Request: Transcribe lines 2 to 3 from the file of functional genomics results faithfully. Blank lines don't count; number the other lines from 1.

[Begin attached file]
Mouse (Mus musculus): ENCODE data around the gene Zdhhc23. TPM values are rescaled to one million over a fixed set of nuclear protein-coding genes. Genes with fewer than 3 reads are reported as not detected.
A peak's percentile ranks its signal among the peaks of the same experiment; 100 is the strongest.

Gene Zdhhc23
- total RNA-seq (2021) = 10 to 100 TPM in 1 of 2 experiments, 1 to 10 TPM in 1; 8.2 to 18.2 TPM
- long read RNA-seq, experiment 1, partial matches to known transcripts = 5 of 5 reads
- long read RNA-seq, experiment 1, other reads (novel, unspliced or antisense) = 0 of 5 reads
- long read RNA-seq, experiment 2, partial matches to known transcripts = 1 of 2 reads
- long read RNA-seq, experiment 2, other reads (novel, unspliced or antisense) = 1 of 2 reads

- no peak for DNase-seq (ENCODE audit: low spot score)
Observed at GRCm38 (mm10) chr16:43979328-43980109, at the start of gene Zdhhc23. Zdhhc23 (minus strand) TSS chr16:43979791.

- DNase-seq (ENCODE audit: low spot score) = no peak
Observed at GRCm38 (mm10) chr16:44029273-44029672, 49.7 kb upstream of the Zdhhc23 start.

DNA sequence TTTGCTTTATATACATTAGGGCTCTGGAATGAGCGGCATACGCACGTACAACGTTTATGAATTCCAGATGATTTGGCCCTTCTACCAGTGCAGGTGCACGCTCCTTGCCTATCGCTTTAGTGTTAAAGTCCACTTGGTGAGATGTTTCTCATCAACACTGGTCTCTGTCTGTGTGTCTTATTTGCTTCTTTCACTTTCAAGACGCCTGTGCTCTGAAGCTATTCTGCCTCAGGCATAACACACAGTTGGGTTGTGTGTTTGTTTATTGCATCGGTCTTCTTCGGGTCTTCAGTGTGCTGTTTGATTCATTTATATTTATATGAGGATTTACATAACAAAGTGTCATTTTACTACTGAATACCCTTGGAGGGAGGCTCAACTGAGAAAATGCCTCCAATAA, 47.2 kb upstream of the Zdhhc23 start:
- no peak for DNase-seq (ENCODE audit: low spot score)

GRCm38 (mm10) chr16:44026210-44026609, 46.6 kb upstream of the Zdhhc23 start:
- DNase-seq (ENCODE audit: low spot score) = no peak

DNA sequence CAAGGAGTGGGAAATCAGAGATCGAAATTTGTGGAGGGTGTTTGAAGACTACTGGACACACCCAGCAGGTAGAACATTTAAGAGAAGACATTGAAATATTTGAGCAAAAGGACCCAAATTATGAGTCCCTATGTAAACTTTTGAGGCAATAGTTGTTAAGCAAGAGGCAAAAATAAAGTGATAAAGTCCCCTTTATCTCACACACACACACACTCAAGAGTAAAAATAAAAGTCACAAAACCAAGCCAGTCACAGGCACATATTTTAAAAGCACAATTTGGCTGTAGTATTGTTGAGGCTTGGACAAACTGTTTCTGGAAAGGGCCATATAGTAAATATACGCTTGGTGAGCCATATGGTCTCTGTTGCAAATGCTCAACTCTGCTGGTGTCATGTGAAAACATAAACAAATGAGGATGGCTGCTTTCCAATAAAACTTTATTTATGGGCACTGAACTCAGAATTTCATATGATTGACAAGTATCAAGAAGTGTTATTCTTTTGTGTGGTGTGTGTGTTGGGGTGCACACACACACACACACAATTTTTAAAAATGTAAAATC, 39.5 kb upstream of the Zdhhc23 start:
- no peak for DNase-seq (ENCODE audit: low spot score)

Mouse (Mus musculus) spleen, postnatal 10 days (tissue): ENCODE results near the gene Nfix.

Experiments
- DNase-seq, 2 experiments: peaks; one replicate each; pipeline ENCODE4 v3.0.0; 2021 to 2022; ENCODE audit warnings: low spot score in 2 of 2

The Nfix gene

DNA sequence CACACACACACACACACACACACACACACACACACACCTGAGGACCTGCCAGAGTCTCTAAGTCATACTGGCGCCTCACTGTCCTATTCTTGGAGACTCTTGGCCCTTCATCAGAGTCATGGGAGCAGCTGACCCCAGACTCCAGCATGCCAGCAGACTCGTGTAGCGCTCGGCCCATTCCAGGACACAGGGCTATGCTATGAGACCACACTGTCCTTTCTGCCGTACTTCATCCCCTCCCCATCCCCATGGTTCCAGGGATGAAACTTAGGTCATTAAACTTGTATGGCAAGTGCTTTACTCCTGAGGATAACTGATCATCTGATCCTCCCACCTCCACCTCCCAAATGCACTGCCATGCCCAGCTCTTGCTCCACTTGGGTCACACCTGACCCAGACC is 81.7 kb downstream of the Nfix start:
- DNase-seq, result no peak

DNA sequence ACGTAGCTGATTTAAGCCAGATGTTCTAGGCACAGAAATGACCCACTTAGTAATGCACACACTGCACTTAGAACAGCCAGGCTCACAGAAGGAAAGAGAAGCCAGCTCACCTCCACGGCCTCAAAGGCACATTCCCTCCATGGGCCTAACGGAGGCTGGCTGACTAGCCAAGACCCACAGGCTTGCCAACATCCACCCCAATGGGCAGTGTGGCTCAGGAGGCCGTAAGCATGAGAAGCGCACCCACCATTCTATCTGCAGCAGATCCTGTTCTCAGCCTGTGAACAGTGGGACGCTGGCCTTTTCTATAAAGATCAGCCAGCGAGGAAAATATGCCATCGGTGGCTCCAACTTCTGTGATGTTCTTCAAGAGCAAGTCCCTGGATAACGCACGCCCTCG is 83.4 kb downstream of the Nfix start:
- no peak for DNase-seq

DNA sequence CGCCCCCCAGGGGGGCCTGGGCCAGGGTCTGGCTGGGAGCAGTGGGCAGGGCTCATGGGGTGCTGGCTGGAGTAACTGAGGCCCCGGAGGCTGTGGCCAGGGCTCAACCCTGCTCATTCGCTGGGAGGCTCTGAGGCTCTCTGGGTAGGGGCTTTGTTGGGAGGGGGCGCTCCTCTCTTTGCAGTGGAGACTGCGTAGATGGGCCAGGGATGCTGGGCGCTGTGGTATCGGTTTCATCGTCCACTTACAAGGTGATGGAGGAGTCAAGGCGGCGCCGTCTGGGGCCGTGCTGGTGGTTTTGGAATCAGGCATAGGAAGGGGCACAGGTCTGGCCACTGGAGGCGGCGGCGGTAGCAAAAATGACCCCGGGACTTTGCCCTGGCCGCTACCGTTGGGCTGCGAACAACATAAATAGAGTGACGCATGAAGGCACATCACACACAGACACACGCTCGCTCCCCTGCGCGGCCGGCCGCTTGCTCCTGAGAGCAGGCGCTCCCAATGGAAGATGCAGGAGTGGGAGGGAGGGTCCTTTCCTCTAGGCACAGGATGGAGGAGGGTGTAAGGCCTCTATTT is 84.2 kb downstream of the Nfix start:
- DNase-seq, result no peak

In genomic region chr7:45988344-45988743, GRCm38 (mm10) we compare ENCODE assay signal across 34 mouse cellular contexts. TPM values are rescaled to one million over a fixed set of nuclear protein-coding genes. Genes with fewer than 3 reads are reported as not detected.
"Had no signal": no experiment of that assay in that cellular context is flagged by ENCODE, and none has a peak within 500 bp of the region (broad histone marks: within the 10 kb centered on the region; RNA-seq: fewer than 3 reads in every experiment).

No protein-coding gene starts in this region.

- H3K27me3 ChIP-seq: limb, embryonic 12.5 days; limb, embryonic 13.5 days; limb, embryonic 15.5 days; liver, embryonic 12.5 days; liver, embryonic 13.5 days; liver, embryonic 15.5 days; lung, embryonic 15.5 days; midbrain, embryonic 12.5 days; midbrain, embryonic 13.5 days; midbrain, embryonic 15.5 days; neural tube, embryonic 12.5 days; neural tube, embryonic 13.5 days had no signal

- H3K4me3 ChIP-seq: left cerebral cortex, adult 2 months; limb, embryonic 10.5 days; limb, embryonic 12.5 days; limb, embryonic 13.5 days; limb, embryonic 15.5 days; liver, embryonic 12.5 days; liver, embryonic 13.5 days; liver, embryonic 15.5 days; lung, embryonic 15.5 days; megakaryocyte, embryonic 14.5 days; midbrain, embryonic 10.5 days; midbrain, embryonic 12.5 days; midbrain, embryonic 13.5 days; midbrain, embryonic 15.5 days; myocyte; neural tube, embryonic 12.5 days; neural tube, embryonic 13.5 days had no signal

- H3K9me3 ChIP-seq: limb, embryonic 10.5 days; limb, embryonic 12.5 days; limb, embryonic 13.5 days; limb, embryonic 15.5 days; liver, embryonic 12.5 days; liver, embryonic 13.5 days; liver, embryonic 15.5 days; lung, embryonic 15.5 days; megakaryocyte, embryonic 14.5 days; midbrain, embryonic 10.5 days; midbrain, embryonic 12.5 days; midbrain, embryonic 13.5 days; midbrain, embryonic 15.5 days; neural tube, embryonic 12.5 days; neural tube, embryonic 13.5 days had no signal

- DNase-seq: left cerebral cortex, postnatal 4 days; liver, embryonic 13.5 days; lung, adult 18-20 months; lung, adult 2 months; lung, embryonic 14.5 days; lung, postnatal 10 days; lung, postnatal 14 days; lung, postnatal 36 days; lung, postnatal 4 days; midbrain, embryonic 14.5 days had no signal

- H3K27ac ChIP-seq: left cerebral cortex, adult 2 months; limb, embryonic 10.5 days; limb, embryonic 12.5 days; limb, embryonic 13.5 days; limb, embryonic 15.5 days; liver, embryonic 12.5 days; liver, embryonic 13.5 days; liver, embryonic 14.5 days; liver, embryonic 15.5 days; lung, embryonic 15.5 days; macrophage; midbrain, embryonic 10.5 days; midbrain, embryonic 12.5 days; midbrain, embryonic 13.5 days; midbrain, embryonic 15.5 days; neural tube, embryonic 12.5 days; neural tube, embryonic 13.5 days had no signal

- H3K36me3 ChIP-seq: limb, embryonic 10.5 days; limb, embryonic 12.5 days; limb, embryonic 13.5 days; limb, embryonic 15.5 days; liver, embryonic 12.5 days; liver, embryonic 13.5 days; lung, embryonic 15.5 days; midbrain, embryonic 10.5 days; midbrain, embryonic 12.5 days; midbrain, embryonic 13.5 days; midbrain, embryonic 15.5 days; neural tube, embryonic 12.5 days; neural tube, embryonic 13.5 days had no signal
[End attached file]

A peak's percentile ranks its signal among the peaks of the same experiment; 100 is the strongest.

Gene Zdhhc23